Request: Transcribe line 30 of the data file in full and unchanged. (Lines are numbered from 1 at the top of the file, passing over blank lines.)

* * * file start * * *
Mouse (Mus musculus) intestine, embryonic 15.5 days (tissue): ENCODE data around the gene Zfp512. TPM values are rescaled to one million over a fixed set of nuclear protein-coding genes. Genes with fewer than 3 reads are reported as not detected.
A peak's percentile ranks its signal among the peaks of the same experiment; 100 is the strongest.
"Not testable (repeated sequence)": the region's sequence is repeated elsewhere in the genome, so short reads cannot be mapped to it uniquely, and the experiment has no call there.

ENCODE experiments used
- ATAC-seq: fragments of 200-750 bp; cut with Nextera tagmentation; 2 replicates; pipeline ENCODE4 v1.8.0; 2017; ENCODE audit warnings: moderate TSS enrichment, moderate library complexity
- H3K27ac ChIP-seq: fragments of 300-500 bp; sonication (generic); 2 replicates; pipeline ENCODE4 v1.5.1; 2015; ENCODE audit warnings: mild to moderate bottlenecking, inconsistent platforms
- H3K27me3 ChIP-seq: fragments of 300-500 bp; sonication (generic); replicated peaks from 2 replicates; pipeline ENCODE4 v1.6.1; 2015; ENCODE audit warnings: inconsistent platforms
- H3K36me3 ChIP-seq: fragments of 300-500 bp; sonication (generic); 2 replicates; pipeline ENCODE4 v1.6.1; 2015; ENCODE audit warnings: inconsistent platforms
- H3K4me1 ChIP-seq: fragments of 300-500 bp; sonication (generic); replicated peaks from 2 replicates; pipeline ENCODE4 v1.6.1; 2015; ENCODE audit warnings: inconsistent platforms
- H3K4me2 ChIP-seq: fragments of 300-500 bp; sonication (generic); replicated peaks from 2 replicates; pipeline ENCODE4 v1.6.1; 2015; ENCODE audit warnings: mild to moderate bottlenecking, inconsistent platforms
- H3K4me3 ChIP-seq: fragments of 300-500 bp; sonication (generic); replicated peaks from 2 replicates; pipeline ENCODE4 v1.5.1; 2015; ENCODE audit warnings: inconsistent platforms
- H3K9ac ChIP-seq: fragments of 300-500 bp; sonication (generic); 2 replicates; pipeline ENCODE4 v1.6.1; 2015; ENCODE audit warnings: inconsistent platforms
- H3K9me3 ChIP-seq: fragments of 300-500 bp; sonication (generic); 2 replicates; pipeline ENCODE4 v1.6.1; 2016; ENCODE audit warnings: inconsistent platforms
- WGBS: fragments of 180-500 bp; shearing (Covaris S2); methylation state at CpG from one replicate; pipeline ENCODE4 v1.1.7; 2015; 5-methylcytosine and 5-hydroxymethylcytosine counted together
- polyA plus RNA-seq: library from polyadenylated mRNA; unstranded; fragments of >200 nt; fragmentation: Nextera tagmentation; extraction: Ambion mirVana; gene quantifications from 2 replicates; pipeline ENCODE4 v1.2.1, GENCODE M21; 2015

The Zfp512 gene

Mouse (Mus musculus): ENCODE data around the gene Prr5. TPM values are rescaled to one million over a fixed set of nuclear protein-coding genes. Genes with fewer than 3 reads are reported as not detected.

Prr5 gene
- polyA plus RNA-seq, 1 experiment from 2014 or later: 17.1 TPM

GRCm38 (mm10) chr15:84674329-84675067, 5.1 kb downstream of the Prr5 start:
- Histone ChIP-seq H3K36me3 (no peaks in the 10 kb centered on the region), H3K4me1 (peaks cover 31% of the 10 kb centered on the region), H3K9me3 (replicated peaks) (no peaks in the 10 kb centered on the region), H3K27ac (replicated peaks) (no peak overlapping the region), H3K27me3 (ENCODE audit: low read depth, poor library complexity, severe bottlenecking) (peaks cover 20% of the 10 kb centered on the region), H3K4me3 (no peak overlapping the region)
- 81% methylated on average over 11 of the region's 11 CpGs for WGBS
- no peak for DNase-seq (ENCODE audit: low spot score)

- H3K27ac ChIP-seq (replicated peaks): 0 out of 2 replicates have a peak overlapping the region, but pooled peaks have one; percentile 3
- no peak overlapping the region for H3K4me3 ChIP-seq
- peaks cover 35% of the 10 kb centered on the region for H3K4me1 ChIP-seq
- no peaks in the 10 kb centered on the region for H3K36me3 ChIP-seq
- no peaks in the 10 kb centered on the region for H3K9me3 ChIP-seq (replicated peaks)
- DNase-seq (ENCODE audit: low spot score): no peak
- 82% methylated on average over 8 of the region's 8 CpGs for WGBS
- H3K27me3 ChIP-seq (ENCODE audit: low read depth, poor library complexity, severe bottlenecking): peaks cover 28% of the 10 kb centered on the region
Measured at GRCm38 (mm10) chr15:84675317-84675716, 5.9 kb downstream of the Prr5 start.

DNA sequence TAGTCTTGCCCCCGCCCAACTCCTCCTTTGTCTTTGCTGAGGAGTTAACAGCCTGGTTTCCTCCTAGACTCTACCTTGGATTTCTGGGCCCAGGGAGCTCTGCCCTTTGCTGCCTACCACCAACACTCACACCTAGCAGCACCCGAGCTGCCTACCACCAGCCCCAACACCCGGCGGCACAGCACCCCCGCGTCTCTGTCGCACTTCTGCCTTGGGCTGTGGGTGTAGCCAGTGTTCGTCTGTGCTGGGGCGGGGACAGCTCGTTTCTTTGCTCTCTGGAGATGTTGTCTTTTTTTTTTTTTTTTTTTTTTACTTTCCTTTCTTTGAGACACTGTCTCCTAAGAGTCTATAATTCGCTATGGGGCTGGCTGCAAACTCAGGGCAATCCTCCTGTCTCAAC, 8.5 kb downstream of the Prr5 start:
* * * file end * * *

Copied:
- 82% methylated on average over 8 of the region's 8 CpGs for WGBS